The Coral Reef Breakthrough


Target Calculations​

Spatial target​​

The spatial target of 125,000 km2 was calculated based on the global dataset developed by the World Resource Institute (WRI) estimating a total global coral reef area of 249,713 km2. This dataset has a resolution of 500m is widely used for other global products (e.g., GCRMN, TNC Mapping Ocean Wealth explorer platform).

The choice of securing 50% of the global coral reef area was based on Target 3 of the Kunming-Montreal Global Biodiversity Framework that calls for the effective conservation and management of at least 30% of terrestrial and inland water areas, and of marine and coastal areas. With coral reefs projected to the ecosystem most at risk of collapse in the face of climate change, and an estimate from the UNEP-WCMC that ~60,000 km2 of coral reefs are under protection, experts agreed that this Coral Reef Breakthrough should make the ambitious statement to secure at least 50% of global coral reefs by 2030.

Funding target​​

The funding target was calculated based on “The cost of saving our oceans – estimating the. Funding gap of sustainable development goal 14” study published by Johansen and Vestvik (2020) evaluating the costs of meeting SDG14 at USD 174.5 billion/year (7), and widely used to describe the funding gap in ocean conservation (8). The Coral Reef Breakthrough funding target of USD 12. billion was calculated as 1% of that target for 7 years (2023-2030) on the basis that coral reefs cover ~1% of oceans.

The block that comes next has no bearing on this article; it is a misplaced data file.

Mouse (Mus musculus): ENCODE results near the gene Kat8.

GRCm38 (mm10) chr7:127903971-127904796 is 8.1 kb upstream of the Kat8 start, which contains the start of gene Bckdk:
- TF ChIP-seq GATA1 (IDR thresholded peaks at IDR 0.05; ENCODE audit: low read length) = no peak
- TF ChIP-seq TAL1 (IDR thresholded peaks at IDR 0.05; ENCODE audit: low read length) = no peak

List of references

  1. Costanza, R., de Groot, R., Sutton, P., van der Ploeg,S., Anderson, S.J., Kubiszewski, I., Fraber, S., Turner, R.K. (2014) Changes in the global value of ecosystem services. Global Environment Change, 26(1): 152-158
  2. IPCC. 2022. Climate Change 2022: Impacts, Adaptation and Vulnerability. Contribution of Working Group II to the Sixth Assessment Report of the Intergovernmental Panel on Climate Change [H.-O. Pörtner, D.C. Roberts, M. Tignor, E.S. Poloczanska, K. Mintenbeck, A. Alegría, M. Craig, S. Langsdorf, S. Löschke, V. Möller, A. Okem, B. Rama (eds.)]. Cambridge University Press. Cambridge University Press, Cambridge, UK and New York, NY, USA, 3056 pp., doi:10.1017/9781009325844.
  3. Souter, D., Planes, S., Wicquart, J., Logan, M., Obura, D., Staub, F. (eds) (2021). Status of coral reefs of the world: 2020 report. Global Coral Reef Monitoring Network (GCRMN) and International Coral Reef Initiative (ICRI). DOI: 10.59387/WOTJ9184
  4. Burke, L., Spalding, M. (2022) Shoreline protection by the world’s coral reefs: mapping the benefits to people, assets, and infrastructure. Marine Policy 146, 105311
  5. Cortés-Useche, C., Hernandez-Delgado, E.A., Calle-Trivino, J., Blasco, R.S., Galvan, V., Arias-Gonzalez, J.E. (2021) Conservation actions and ecological context: optimising coral reef local management in the Dominican Republic
  6. Boström-Einarsson, L., Babcock, R.C., Bayraktarov, E., Ceccarelli, D., Cook, N., Ferse, S.C.A., et al. 2020. Coral restoration–A systematic review of current methods, successes, failures and future directions. PloS one 
  7.  Johansen, D.F., Vestvik, R.A. (2020) The Cost of saving our oceans – estimating the. Funding gap of sustainable development goal 14. Marine Policy 112:103783
  8. Barber, M., Michell, W., von Hirsh, T., Vyas, T. (2021) A drop in the ocean – Closing the gap in ocean climate finance. Deloitte LLP


The International Coral Reef Initiative (ICRI) and the Global Fund for Coral Reefs (GFCR) are co-leading the Coral Reef Breakthrough process with the High-Level Climate Champion Team, with support from Sweden and Monaco

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